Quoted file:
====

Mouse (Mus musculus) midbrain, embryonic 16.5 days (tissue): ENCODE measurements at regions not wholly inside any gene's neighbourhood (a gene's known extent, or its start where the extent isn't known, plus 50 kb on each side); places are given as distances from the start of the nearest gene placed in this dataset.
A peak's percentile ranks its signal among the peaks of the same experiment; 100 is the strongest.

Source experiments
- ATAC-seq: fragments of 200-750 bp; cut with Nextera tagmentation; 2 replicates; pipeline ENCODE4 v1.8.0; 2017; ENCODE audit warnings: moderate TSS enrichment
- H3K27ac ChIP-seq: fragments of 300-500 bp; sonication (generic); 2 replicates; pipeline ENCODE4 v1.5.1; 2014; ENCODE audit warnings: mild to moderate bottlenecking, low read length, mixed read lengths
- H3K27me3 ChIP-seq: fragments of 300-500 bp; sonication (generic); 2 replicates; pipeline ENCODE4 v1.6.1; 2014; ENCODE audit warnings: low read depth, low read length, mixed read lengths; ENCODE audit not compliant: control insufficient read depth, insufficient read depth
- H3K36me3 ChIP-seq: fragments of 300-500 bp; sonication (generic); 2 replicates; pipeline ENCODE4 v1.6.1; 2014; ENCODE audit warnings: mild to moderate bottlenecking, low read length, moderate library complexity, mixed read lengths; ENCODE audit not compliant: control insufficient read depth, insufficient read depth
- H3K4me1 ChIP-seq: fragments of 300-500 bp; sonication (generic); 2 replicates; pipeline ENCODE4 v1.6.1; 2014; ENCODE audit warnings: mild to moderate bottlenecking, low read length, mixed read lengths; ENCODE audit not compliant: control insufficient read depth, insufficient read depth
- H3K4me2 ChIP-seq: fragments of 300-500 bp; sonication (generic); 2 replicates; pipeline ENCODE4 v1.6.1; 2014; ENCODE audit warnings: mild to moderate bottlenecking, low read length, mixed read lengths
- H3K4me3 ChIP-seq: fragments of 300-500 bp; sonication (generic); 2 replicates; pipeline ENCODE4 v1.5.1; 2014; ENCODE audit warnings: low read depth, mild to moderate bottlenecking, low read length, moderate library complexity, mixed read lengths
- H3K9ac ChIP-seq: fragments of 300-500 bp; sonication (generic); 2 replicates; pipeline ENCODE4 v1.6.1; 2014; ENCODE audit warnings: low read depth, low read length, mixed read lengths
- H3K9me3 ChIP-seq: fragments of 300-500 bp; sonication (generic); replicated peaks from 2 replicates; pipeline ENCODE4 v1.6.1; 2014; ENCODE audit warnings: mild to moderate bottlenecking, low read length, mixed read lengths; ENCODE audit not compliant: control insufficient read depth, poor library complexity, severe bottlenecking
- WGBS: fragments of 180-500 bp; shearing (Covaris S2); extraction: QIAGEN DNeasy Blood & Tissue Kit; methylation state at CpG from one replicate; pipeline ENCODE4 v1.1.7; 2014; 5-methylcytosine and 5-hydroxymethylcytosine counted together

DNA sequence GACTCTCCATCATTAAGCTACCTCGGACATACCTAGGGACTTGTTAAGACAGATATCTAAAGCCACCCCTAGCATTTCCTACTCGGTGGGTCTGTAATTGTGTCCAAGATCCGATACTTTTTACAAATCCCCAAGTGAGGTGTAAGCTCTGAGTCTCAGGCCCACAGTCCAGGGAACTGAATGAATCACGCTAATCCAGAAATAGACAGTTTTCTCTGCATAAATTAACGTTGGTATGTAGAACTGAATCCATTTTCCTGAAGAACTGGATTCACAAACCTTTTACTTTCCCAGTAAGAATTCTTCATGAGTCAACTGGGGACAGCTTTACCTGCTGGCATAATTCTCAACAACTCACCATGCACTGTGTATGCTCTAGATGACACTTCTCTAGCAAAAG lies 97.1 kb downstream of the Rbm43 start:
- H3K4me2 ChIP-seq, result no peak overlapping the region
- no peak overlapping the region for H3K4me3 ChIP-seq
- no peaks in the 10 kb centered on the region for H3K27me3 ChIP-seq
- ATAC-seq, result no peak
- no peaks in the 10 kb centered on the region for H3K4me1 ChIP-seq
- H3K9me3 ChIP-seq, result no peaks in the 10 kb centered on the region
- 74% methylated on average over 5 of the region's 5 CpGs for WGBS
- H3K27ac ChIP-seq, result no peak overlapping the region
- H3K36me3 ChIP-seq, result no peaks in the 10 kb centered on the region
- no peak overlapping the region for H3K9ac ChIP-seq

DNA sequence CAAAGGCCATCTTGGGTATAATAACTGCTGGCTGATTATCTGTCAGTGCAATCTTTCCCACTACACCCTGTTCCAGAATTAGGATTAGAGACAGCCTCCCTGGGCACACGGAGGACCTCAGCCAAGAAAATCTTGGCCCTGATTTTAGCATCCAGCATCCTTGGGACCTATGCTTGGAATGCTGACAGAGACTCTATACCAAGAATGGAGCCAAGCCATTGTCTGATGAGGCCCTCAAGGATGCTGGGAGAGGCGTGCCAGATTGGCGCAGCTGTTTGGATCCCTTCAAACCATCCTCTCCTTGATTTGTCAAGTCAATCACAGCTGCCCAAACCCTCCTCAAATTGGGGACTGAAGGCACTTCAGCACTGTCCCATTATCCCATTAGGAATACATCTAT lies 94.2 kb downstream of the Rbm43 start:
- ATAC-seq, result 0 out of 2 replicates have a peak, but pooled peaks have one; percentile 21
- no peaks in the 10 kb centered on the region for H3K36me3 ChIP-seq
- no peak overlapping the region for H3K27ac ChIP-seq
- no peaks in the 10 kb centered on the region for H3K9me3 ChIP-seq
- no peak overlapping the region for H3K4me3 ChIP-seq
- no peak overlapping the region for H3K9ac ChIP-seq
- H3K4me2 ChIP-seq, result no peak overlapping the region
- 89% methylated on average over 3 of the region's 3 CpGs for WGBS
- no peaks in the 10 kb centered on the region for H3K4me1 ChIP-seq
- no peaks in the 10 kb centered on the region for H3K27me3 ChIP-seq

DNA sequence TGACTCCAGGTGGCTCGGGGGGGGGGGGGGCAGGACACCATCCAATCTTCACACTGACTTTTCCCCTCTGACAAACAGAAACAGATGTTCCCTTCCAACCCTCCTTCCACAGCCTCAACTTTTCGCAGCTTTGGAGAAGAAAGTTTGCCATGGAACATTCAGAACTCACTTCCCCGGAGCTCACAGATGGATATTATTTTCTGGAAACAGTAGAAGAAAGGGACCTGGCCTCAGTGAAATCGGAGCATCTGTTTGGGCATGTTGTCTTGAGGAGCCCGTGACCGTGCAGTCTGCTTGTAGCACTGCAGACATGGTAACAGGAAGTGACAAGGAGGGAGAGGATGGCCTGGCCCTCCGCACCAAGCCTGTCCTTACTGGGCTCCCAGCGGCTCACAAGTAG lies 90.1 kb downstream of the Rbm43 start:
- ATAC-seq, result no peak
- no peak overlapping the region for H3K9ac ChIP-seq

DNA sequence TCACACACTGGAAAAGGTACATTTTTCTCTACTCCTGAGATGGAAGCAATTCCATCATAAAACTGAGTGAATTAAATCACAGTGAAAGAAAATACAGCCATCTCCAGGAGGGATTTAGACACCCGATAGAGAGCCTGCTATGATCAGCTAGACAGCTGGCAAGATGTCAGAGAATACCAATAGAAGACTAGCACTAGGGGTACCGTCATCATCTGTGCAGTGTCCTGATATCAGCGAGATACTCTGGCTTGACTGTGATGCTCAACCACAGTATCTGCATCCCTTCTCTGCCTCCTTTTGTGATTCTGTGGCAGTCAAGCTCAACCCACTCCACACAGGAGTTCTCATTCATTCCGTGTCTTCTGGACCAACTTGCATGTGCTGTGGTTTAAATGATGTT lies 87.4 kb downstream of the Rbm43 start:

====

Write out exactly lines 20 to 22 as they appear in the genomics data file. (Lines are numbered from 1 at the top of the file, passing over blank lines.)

- H3K9me3 ChIP-seq, result no peaks in the 10 kb centered on the region
- 74% methylated on average over 5 of the region's 5 CpGs for WGBS
- H3K27ac ChIP-seq, result no peak overlapping the region